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TiVo CEO: Samsung Licensing Deal Provided a Lift in Q4

TiVo CEO: Samsung Licensing Deal Provided a Lift in Q4

The wide-ranging intellectual property licensing deal that TiVo recently signed with Samsung Electronics gave TiVo a revenue boost in the fourth quarter (ended Dec. 31), according to the company.

TiVo shares were up more than 12% at $21.40 in afternoon trading Feb. 16, after the company reported that revenue soared 69% from the fourth quarter a year earlier, to $252.3 million. The sales surge also came on the heels of Rovi buying TiVo for $1.1 billion and adopting the TiVo brand name in 2016. The integration of TiVo into the company’s operations contributed $125.8 million in revenue during the fourth quarter, it said.

The company remains “on track to achieve over $100 million in annual cost synergies” as a result of the TiVo integration, and “we exceeded our synergy targets in Q4,” TiVo CEO Thomas Carson said on an earnings call Feb. 15. TiVo is now “on track to achieve at least” 65% of its “total synergy expectations with actions taken” by September 2017, he told analysts.

The deal that TiVo signed with Samsung put an end to a patent dispute between the companies and provided rights under TiVo’s patent portfolios for Samsung mobile, consumer electronics and set-top box businesses, TiVo said in November.

TiVo’s fourth-quarter achievements also included a product partnership with Netflix that Carson noted on the call allows his company to continue integrating Netflix into TiVo set-top boxes while “broadening” the relationship between the companies. He added: “We believe our customers will benefit from the integrated offering which includes unified search results across the entire content catalog.”

In the third quarter, TiVo announced the “next generation of TiVo user experience” that he said “enables consumers to find content more quickly and with less effort from a diverse array of sources.” A “large international service provider will deploy this next-generation TiVo user experience in early 2017,” he told analysts, without naming that provider.

TiVo ended the year with “tens of millions” of consumers using its discovery products globally and about 23 million household now use its TV discovery experiences in all, he said. Within that footprint, he said, TiVo service households grew 15% in 2016 to more than 6 million. He said 30 million household now use TiVo’s advanced search and recommendations software. TiVo also has more than 500 customers using its metadata in discovery applications on set-top boxes, mobile devices and web sites, he said.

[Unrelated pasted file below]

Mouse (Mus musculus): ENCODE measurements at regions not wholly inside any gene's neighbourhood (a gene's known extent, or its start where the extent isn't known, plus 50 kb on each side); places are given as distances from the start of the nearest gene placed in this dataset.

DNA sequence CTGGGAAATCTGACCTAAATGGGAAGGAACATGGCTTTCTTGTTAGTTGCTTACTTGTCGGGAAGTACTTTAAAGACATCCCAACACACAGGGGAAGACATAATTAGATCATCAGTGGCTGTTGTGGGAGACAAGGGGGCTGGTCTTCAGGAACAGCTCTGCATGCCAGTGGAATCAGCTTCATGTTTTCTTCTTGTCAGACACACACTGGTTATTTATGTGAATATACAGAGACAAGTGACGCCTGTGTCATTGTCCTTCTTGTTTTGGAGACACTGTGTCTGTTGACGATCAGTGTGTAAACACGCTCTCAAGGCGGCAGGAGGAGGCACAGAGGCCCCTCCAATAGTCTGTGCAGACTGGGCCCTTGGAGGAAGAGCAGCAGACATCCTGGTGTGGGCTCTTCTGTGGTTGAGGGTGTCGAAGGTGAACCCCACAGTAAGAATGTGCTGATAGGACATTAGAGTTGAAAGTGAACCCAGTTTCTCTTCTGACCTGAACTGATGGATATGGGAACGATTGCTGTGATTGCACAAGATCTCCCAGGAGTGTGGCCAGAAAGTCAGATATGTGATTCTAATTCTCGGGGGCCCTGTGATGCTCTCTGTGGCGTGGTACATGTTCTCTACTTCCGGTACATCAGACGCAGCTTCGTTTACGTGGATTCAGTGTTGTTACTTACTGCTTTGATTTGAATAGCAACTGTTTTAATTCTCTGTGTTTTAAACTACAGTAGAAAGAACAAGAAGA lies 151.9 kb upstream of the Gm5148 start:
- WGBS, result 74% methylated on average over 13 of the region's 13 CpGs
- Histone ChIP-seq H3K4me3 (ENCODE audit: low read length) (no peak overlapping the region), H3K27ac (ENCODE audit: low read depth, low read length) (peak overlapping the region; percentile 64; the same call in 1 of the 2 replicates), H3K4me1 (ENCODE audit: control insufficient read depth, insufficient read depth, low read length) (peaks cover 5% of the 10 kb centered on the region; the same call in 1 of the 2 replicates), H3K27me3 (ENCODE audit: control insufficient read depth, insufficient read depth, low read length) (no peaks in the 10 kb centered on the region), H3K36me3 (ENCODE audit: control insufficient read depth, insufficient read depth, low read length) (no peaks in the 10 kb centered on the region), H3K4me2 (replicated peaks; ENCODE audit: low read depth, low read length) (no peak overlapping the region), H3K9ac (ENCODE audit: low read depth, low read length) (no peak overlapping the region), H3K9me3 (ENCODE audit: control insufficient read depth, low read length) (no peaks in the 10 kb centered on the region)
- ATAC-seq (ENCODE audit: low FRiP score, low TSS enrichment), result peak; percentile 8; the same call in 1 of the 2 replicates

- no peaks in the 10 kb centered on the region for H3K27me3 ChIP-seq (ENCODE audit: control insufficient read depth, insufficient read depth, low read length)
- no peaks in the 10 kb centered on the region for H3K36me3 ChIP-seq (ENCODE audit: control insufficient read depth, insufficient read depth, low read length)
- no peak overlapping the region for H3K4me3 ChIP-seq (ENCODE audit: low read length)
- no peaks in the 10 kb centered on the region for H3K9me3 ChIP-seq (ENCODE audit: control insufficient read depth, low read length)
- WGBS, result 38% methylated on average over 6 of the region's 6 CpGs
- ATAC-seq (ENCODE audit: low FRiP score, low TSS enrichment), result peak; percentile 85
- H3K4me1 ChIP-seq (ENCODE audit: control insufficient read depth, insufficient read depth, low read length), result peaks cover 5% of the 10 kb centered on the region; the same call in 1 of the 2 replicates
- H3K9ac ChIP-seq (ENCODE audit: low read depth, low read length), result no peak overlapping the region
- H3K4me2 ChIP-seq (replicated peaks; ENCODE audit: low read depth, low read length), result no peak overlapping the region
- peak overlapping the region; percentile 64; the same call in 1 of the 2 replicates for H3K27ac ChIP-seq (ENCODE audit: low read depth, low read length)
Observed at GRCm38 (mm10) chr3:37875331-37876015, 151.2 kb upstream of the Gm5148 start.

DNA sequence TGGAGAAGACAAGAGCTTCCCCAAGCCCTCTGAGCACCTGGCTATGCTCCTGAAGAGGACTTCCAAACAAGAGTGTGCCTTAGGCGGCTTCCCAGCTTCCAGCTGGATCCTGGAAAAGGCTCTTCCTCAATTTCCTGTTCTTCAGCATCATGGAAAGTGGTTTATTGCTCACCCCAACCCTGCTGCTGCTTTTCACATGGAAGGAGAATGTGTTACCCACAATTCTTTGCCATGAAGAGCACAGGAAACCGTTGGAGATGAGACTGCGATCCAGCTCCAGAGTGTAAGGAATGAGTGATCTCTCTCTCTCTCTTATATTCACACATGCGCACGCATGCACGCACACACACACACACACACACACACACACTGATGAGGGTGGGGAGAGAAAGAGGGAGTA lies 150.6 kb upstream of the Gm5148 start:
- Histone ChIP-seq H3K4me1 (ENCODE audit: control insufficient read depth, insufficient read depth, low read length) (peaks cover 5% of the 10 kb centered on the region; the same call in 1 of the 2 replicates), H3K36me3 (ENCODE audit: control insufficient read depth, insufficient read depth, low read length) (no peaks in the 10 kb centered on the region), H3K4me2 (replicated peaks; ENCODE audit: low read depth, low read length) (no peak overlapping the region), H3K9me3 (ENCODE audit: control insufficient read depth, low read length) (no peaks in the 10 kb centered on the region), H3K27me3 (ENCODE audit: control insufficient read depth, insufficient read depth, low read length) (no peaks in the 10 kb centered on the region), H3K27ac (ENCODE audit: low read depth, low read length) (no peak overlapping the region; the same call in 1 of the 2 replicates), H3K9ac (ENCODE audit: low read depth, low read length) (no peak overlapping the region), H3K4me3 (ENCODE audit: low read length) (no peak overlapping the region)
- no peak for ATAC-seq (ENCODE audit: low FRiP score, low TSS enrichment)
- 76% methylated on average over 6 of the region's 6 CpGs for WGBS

The company, meanwhile, “made significant progress” with its analytics business in the fourth quarter, including the expansion of its agreement with “one of the largest network families” in the U.S., he said. TiVo is now “exploring new opportunities in other segments including pilot projects” with ad agencies and brand advertisers,” he said, not naming them.

During 2017, TiVo’s product business will “focus on harmonizing the legacy TiVo and Rovi product lines and integrating our leading natural language interface into our advanced search and recommendation solution,” he told analysts. It will also concentrate on transitioning existing legacy Rovi guide customers to the “richer and more robust, as well as higher” average revenue per user TiVo user experience, he said.

Carson identified a few “near and long-term product growth drivers” that included selling TiVo products “more aggressively” internationally, “driving metadata sales in traditional and adjacent markets” in the U.S. and in Europe, while continuing expansion in Asia and Latin America, expanding its advanced search and recommendation products, integrating its natural language software to “deliver personalized conversations services and capitalizing on our unique position with our user experience data and metrics to provide advanced analytics products and actionable viewing data.”

TiVo sees “significant opportunities” to sign licensing deals with international pay-TV providers and Chinese CE manufacturers, he said.

The company now has “every major U.S. pay-TV provider except Comcast under license,” he went on to tell analysts. TiVo and Comcast have been engaged in a patent infringement battle. A hearing in TiVo’s ITC case was completed in December and he expects an initial determination in late April, he said, adding: “While we would prefer a commercial agreement and remain open to discussions on that front, we are prepared to continue enforcing our rights through litigation.”

On a long-term basis, TiVo expects to see “additional cost improvements” and revenue growth in 2018 as “we penetrate new licensing opportunities, go-to-market with our integrated best-of-breed solutions, and achieve the remainder of our target synergies,” he said.

TiVo’s fourth-quarter results “came in well ahead of expectations,” B. Riley analyst Eric Wold said in a research note, pointing out it was the first full quarter following the Rovi-TiVo merger. He added: “Although the Q4 upside benefited from Samsung catch-up payments and the inclusion of legacy TiVo hardware revenues, we came away from the results and initial 2017 outlook with a more optimistic stance on the improved post-merger cost structure” of the company and the “strong license pipeline heading into 2017.”

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